A graphic of a home kit house resting on a semi-rolled up floor plan

People of all ages are embracing prefabricated homes. As technology improves, prefab homes become more impressive and durable. Home kits, in particular, make achieving the American dream easier and more convenient!

Also known as pre-cut homes, home kits have to meet durability, strength, energy efficiency, and fire resistance standards set by the Department of Housing and Urban Development, just like traditional and modular homes.

Whereas with modular homes, contractors handle all aspects of the construction process from planning to delivery with electrical, plumbing, and heating and cooling intact, kit homes typically require on-site assembly by the homeowner.

You can effectively view home kits as a type of prefab home that arrives on your property like a puzzle you must assemble.

If you’ve never considered one for your home, there are plenty of great reasons to choose one. Read on to see the benefits and some of the drawbacks of home kits.

Pros of Home Kits

The home kit industry is growing, and architects liken it to modern technology construction, fabricated in factories rather than on-site by hand.

As a result, you have the advantage of designing your own home and customizing it according to your needs. 

Less Expensive Than Modular Homes

The sticker price of a home kit is generally lower than modular homes. However, we must mention that the kit cost represents only a portion of the total construction cost.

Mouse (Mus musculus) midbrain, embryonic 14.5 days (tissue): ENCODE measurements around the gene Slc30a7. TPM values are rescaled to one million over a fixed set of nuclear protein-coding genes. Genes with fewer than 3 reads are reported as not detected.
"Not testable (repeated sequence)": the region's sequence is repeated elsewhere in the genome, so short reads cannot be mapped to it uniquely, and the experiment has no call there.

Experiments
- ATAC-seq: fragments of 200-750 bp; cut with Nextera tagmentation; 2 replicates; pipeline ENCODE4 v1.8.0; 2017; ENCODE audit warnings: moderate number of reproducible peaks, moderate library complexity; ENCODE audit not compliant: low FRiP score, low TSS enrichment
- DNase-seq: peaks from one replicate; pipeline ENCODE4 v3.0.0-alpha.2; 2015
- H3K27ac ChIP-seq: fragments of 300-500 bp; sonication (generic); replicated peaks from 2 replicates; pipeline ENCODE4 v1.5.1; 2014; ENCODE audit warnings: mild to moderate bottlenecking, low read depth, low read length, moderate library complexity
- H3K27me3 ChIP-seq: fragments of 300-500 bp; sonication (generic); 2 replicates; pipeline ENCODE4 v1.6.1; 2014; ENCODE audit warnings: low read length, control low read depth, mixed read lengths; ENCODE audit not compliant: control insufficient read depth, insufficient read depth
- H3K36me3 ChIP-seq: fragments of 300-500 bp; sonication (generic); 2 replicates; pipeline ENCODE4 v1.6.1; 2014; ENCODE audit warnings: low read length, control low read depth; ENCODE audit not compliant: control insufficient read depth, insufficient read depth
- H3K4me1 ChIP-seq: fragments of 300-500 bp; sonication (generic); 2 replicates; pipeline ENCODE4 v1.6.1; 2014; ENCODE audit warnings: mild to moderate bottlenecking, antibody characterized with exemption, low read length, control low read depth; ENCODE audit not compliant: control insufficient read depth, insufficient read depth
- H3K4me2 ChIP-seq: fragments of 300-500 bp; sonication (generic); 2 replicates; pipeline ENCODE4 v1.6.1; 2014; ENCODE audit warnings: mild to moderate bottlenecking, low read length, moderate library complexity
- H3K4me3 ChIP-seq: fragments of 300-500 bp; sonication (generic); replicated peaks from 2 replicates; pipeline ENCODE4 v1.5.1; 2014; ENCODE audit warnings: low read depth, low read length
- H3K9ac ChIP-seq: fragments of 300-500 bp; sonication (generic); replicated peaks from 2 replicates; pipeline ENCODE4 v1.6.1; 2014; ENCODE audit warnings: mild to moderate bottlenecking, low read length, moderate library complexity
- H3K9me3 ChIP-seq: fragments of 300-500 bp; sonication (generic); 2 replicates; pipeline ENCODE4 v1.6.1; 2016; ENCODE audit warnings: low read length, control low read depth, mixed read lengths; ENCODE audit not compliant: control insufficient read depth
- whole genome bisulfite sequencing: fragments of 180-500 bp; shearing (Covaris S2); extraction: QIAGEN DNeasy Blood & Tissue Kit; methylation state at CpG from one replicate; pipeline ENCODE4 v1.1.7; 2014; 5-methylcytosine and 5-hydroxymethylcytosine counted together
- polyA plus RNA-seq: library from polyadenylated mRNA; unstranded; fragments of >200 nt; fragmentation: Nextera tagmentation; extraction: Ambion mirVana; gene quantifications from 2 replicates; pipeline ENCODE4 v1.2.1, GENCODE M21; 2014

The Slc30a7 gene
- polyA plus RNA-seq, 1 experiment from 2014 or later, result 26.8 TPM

Bulk construction also plays a role in why these homes are less expensive. Homeowners order parts in bulk. As a result, the cost is lower for the manufacturer, and the savings go on to the consumer.

Fewer Labor Costs

The assembly of home kits falls on the homeowner, resulting in fewer labor costs. In addition, all of the pieces are pre-measured and pre-designed to fit perfectly.

So, the assembly is straightforward, and labor costs are lowered as it is not as skilled or technical. 

Lowered Transportation Costs

Delivery in pre-measured kits eliminates many of the costs associated. Since home kits are less assembled than modular homes during shipping, they can be packed more tightly in trucks, reducing transportation costs.

One truck can be sufficient to ship all the materials for a 3,3000-square-foot (3,065.8-square-meter) home kit. 

More Design Flexibility

Regardless of the build type, home floor plans often need to be altered during construction. Modular builds offer much less flexibility than home kits.

For example, zoning issues with municipalities can commonly arise while seeking permits. If the floorplan doesn’t meet requirements, there is a solid chance that a component of the project or the entire home must be scrapped and built anew.

Flexibility in the build is a huge advantage of home kits over modular builds.

More Freedom with Construction Timeframe